Coast Guard sector issues new protocols to prevent spread of Ebola

The following is the text of an area maritime security bulletin from U.S. Coast Guard Sector Long Island Sound:

Ebola virus disease (EVD) threat and the marine transportation system

Attn: All stakeholders of the maritime domain

Background: The current Ebola virus disease (EVD) outbreak is the largest in history with over 7,924 confirmed cases and 3,295 deaths worldwide as of Oct. 2, 2014. The Centers for Disease Control and Prevention (CDC) confirmed that on Sept. 30 the first case of EVD was diagnosed in the United States in a person who had traveled to Dallas, Texas, from West Africa. To date, there have been no recorded EVD cases associated with vessels operating in the U.S. maritime environment. Nonetheless, the EVD case in Dallas reminds us that we must remain always vigilant of the EVD threat to the nation. An Ebola crisis action team has been stood up at United States Coast Guard (USCG) Headquarters to conduct a comprehensive review of USCG policy and provide direction across all mission sets and includes active representation from all USCG stakeholders. The EVD situation and the possible introduction of the disease via the maritime vector remains extremely dynamic and additional guidance will be released as necessary. Guidance from the CDC continues to evolve and updates will be available at:

Most critical issue: Timely reporting of potential EVD incidents is paramount. Any EVD case in the maritime environment will be an incident of national interest. The USCG stresses timely communications with its 24-hour USCG Command Center. The USCG Sector Long Island Sound Command Center is staffed 24 hours a day, seven days a week and can be reached at either: 1-800-774-8724 or (203) 468-4401. Your timely notifications to the USCG Sector Command Center enable the USCG to properly respond if necessary or to ensure proper coordination and assistance that other local, state or federal assets might be able to contribute in prosecuting a multi-faceted maritime domain case, such as a suspect Ebola case on a maritime vessel. Email contact with the Command Center can also be done via:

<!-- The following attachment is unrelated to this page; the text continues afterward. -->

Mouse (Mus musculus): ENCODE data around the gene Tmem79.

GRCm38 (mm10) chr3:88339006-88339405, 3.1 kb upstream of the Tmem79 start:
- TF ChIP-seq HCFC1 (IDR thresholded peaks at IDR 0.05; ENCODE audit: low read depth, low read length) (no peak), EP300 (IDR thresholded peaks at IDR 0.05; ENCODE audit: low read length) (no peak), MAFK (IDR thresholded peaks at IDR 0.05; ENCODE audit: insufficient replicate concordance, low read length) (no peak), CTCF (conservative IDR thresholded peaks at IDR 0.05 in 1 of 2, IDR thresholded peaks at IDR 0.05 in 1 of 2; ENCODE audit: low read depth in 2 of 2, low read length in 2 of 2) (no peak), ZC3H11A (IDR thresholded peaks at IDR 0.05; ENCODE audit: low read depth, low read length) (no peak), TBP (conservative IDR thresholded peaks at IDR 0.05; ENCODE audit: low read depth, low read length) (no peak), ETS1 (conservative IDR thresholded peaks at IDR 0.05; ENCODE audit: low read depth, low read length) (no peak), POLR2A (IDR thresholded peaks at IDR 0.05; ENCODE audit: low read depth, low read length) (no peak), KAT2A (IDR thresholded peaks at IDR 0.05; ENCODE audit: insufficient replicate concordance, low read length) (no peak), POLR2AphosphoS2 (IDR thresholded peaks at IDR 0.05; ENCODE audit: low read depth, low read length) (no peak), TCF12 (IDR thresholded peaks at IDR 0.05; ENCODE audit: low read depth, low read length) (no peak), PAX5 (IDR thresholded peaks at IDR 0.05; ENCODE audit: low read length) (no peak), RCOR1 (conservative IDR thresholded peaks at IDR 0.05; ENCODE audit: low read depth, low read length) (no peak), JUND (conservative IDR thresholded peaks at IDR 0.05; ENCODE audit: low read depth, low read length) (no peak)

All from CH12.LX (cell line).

Additional guidance: Vessels arriving from the EVD impacted countries are at an elevated risk. Travel alert information can be found at: Vessel masters/representatives are required to report any illness or death among vessel passengers or crew with connection to a communicable disease. This report is required to the CDC within 15 days prior to expected arrival as per 42 CFR 71.21. Regional CDC quarantine station points of contact can be found at: This Long Island Sound COTP zone relies upon quarantine station officer in charge at JFK Airport New York 781-553-1685 / 86 / 87. Each quarantine station has responsibility for all ports, seaports, and international airports in an assigned region. The CDC method for maritime death and illness reporting uses fillable PDF forms required to be submitted and entered into Another CDC site includes the detailed reporting requirements

The USCG reviews all Notice of Arrivals to determine if a vessel has visited a country impacted by Ebola virus outbreak within its last five ports of call. In lieu of contacting the CDC, vessel masters or their designated representatives may contact USCG Sector Long Island Sound who will in turn contact the CDC.

Vessel agents or their designated representatives are requested to contact masters of vessels that have visited the above mentioned countries prior to the vessel entering port to inquire if there have been any reports of symptoms, death or illness that may be in connection to the Ebola virus.

Symptoms may appear anywhere from two to 21 days after exposure to Ebola virus though eight to 10 days is most common.  Symptoms of Ebola virus typically include:

• Fever,
• Headache
• Joint and muscle aches
• Weakness
• Diarrhea
• Vomiting
• Stomach pain
• Lack of appetite
• A rash
• Red eyes
• Hiccups
• Cough
• Sore throat
• Chest pain
• Difficulty breathing
• Difficulty swallowing, and/or
• Bleeding inside and outside of the body.

Some who become sick with Ebola HF are able to recover, while others do not. The reasons behind this are not yet fully understood.  However, it is known that patients who die usually have not developed a significant immune response to the virus at the time of death.

Additionally, USCG Sector Long Island Sound will be contacting vessels (either directly or through the vessel agent or representative) who indicate an Ebola virus affected country in their last five ports of call. The USCG will ask a series of questions:

The Captain of the Port Long Island Sound must know if any person aboard the vessel is experiencing any (see above list) symptoms of the Ebola virus. Is anyone presenting any of these symptoms?
When did the symptoms start?
Has medical treatment been administered?
Have they been around anyone else who has been ill?
What is the number of persons presenting symptoms?
Are there any persons planning on embarking or disembarking while in the U.S.?
Has any shore side medical attention been arranged for any ill persons?

Open and timely communications is vitally important to all awareness, prevention and protection efforts. We request your continued commitment and vigilance in keeping the 24-hour USCG Sector Long Island Sound Command Center advised of any suspicious activity or threats to our homeland security. Call 1-800-774-8724 or 203-468-4401, or marine radio VHF-FM Channel 16 or via email at

By Professional Mariner Staff